The earliest information currently known about the Southwood family of direct descent to the Loxton branch shows that they are from North Curry, Somerset, about six miles east of the county town of Taunton, where Francis Southwood, 1725-1780, and Elizabeth had five children. The descendants of Francis Southwood are displayed on the family tree. The descendants of their grandson John Keats Southwood, 1825-1911, (see his family tree), stayed in the area around North Curry for at least three generations. Another grandson, William 1789-1868 was born a short distance away in Stoke St. Gregory. His occupation was not known but since Stoke St. Gregory was and still is a willow growing area, he may have worked in the willow beds. He moved to Hutton not far from Loxton in about 1820.
His youngest son William, 1824-1906, his wife Mary Jane and their family came to Loxton from Hutton in about 1854. His descendants are displayed on the family tree. William Southwood was a woodman and the family lived in a lonely cottage, adjacent to Loxton Wood. The cottage was near a bridleway that is now known as the West Mendip Way and was probably originally a miner’s cottage. All that is left now is a small part of the wall below the ground floor level, many scattered stones and a few daffodils that still bloom in the spring. Whilst exceedingly remote and exposed to the elements, the cottage was situated in an idyllic spot and the views from its windows and garden would have been spectacular. The photo taken from the garden does not do justice to the view, which is a splendid panorama.
Except for a brief spell around 1891, when the Lord of the Manor Erasmus Galton occupied it, the cottage was in the occupancy of members of the Southwood family until June 1952 when Emily Southwood died there. Emily had lived there with her younger sister Mary Jane, for whom she had cared for, for many years. In 1949, when Emily had been ill for some weeks, the rector Canon Christelow wrote a sympathetic message in the parish magazine ‘The Messenger’ about
…her daily toil up the hill to a lonely spot
A reference to her daily journey of about three quarters of a mile each way to the village pumps for water, which a family member recently confirmed and described how Emily fetched drinking water from the pumps, whilst rainwater was collected in water butts from the roof of the cottage for washing etc. Another former inhabitant of the village, recently described to us, how as a young child, he had been paid sixpence a time by the postman to take post to the cottage from the village.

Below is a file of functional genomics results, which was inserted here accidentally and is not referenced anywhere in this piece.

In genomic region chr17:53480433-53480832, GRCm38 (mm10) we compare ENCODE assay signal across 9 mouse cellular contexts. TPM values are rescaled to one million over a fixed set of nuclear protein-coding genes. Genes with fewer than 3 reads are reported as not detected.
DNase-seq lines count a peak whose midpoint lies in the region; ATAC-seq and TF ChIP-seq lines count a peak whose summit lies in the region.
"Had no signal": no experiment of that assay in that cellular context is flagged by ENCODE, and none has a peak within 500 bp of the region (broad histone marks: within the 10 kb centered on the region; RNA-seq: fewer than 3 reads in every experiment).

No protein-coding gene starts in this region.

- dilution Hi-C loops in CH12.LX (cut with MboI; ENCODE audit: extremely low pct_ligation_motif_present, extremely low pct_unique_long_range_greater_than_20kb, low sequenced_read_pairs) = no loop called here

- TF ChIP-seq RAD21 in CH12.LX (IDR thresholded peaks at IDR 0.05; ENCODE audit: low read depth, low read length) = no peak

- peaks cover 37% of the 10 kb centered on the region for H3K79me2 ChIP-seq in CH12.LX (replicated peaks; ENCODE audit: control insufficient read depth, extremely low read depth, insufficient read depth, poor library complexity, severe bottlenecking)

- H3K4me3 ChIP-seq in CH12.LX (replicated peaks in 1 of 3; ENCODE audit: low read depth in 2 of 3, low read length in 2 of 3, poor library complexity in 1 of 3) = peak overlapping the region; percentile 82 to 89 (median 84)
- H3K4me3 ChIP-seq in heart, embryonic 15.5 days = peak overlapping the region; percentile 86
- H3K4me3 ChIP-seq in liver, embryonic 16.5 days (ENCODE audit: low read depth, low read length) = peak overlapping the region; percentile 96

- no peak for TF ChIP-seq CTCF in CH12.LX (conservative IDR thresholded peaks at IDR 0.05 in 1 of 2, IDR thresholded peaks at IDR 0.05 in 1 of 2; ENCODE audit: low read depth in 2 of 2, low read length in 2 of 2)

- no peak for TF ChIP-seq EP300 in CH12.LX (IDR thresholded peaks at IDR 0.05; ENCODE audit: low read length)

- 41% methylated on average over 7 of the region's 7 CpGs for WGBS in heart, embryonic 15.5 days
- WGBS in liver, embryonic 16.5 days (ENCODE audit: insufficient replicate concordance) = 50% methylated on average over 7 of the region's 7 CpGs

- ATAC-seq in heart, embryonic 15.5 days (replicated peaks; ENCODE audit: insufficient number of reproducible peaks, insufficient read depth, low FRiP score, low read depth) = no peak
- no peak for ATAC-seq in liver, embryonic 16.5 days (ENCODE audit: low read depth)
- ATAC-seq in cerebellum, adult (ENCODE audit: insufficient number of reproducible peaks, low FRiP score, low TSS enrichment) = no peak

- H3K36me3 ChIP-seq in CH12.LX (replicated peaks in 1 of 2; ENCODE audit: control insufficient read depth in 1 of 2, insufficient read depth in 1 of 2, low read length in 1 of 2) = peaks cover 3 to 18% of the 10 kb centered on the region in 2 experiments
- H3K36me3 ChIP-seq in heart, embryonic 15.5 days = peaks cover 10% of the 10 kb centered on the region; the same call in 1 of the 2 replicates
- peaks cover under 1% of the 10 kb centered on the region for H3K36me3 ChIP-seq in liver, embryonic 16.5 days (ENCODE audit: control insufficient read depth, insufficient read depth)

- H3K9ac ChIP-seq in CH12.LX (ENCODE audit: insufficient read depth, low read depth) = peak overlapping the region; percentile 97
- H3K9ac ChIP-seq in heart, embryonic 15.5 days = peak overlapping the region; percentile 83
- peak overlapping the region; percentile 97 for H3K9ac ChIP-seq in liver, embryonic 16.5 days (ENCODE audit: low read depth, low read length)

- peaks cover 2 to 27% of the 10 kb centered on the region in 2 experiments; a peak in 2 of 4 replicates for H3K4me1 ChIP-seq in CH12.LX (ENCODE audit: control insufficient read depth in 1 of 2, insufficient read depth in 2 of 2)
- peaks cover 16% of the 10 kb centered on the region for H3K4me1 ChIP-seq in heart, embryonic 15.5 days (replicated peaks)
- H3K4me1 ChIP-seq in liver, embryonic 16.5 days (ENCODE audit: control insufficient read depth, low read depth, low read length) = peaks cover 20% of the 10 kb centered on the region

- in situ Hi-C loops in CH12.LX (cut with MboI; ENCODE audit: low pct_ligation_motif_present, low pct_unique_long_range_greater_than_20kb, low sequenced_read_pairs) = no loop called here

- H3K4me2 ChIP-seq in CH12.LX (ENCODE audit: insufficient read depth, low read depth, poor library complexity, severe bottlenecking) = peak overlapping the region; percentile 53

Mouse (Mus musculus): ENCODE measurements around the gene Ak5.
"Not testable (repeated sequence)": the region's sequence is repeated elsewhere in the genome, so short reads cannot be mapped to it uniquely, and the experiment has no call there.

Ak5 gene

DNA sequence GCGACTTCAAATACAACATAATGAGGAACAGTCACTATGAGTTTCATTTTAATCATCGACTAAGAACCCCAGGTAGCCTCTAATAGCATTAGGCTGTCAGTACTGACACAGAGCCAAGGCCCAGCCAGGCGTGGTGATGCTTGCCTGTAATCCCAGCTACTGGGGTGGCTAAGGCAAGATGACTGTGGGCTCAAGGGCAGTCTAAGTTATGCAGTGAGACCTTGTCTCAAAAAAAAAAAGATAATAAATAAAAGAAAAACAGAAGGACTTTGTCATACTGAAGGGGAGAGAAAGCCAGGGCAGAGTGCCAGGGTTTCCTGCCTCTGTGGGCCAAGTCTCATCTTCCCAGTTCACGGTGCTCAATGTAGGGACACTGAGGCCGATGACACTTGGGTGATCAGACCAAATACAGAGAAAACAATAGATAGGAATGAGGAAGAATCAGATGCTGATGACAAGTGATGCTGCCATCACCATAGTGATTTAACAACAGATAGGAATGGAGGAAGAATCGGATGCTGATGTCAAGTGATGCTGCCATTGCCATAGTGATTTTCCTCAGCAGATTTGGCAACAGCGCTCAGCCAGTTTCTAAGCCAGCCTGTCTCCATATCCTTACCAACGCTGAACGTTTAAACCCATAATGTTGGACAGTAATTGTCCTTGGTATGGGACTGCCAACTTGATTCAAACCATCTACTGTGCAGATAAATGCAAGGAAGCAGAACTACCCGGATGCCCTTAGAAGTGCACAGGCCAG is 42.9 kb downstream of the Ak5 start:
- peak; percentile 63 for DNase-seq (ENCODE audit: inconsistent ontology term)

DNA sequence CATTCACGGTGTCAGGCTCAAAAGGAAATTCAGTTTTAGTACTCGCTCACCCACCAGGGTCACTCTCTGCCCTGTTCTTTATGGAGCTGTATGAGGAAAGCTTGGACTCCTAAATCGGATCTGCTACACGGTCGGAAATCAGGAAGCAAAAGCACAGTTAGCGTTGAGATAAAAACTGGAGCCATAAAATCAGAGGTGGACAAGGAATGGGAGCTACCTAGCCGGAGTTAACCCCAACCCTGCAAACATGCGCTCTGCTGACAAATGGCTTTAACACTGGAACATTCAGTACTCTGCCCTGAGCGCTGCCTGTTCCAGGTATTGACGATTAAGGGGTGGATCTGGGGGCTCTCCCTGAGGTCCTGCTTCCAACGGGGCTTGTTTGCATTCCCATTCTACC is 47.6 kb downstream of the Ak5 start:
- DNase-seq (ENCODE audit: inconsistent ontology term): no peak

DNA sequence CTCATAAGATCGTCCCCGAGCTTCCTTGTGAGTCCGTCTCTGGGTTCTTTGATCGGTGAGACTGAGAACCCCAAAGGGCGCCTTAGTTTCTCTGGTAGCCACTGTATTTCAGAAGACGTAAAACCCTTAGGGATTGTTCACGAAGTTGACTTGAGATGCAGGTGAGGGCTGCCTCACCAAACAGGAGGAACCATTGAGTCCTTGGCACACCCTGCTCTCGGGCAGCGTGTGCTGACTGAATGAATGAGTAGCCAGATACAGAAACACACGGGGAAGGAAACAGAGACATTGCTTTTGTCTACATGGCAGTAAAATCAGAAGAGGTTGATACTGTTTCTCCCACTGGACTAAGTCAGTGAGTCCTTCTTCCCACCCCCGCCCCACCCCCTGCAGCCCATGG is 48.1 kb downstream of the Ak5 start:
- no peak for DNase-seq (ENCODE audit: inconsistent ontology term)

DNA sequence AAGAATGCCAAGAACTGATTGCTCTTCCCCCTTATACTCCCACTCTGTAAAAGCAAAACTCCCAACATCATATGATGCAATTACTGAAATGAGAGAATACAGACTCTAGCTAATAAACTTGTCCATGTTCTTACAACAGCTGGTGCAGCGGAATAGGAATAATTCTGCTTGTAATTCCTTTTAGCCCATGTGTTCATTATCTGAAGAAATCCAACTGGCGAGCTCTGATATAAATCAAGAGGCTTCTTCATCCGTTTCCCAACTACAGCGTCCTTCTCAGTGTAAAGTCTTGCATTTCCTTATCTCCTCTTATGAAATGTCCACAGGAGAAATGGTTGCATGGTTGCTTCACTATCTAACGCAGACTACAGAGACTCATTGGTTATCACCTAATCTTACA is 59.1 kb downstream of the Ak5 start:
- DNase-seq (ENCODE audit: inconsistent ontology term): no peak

One of her other sisters, Bertha died 6 months later in the nearby village of Winscombe, where she had been in service.
William’s son, George Southwood 1851-1935, (see his family tree), was a woodman like his father, a poorly paid job. Together with his brother Joseph 1857-1934, (see his family tree), who was an agricultural labourer, and about eighteen other parishioners, they all received an annual payment from the Loxton charity money. Later on, George had been promoted to headman at Loxton Estate and Erasmus Galton, Lord of the Manor left him £200 in his will.
There were four other brothers, Harry 1863-1939, (see his family tree), who moved to neighbouring Christon, and the youngest son William Edward 1865-1944, (see his family tree), who farmed at Upper Hale Farm, Winscombe. The two other brothers Francis 1847-1923 and John 1854-1937 (see his family tree), moved to Wales. John married a Welsh girl, Mary and they had three children. In about 1880 John and Mary went to Tasmania, Australia where they had eight more children. The photograph (below left) shows John Southwood with two of his daughters, Elizabeth and Sara(Sarah) in Tasmania. The photograph (below right) is at the marriage of John Southwood’s son Francis to Amelia Brazendale in 1911. Both photographs were kindly supplied by Michelle Palmer of Hobart, Australia.
The only daughter of William, Annie Elizabeth 1859-1924, married Charles Stark from Webbington, Compton Bishop, a postman and they had five children. Their wedding in Loxton Church in 1883 was a special occasion as they shared a double wedding with Annie’s brother Joseph, who married Selina Fisher. The newspaper clipping kept in the photo album (referred to below) illustrated its special significance to the family. Annie and Charles lived at Pump Cottages, (now known as Mendip Edge), where they had a small shop selling sweets and tobacco.
Two of the grandchildren of Harry Southwood 1863-1939, Kenneth Herbert and Charles Southwood were both killed in World War Two.
George and Eva Southwood had eight children (see family tree), their son William Robert 1882-1945 became a chauffeur and William Robert’s son Horace was the proprietor of Southwood’s Garage at Loxton. Horace and Gwendoline had four children but sadly Marion Elsie, the eldest daughter died in 1939 of meningitis at the age of six.